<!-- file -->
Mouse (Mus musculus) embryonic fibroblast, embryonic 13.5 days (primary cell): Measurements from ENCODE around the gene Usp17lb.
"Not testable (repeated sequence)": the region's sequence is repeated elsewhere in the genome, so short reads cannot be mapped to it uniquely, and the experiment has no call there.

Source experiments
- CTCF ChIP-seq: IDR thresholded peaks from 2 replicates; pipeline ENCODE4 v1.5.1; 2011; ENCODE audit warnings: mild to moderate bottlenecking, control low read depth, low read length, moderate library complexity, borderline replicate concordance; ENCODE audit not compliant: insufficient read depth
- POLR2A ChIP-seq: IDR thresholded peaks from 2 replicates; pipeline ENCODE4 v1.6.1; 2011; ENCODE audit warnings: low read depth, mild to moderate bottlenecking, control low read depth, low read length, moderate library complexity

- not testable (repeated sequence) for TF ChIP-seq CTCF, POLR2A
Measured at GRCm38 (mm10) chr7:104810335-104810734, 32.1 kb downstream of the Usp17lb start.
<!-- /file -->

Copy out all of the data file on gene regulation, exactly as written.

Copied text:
Mouse (Mus musculus) embryonic fibroblast, embryonic 13.5 days (primary cell): Measurements from ENCODE around the gene Usp17lb.
"Not testable (repeated sequence)": the region's sequence is repeated elsewhere in the genome, so short reads cannot be mapped to it uniquely, and the experiment has no call there.

Source experiments
- CTCF ChIP-seq: IDR thresholded peaks from 2 replicates; pipeline ENCODE4 v1.5.1; 2011; ENCODE audit warnings: mild to moderate bottlenecking, control low read depth, low read length, moderate library complexity, borderline replicate concordance; ENCODE audit not compliant: insufficient read depth
- POLR2A ChIP-seq: IDR thresholded peaks from 2 replicates; pipeline ENCODE4 v1.6.1; 2011; ENCODE audit warnings: low read depth, mild to moderate bottlenecking, control low read depth, low read length, moderate library complexity

- not testable (repeated sequence) for TF ChIP-seq CTCF, POLR2A
Measured at GRCm38 (mm10) chr7:104810335-104810734, 32.1 kb downstream of the Usp17lb start.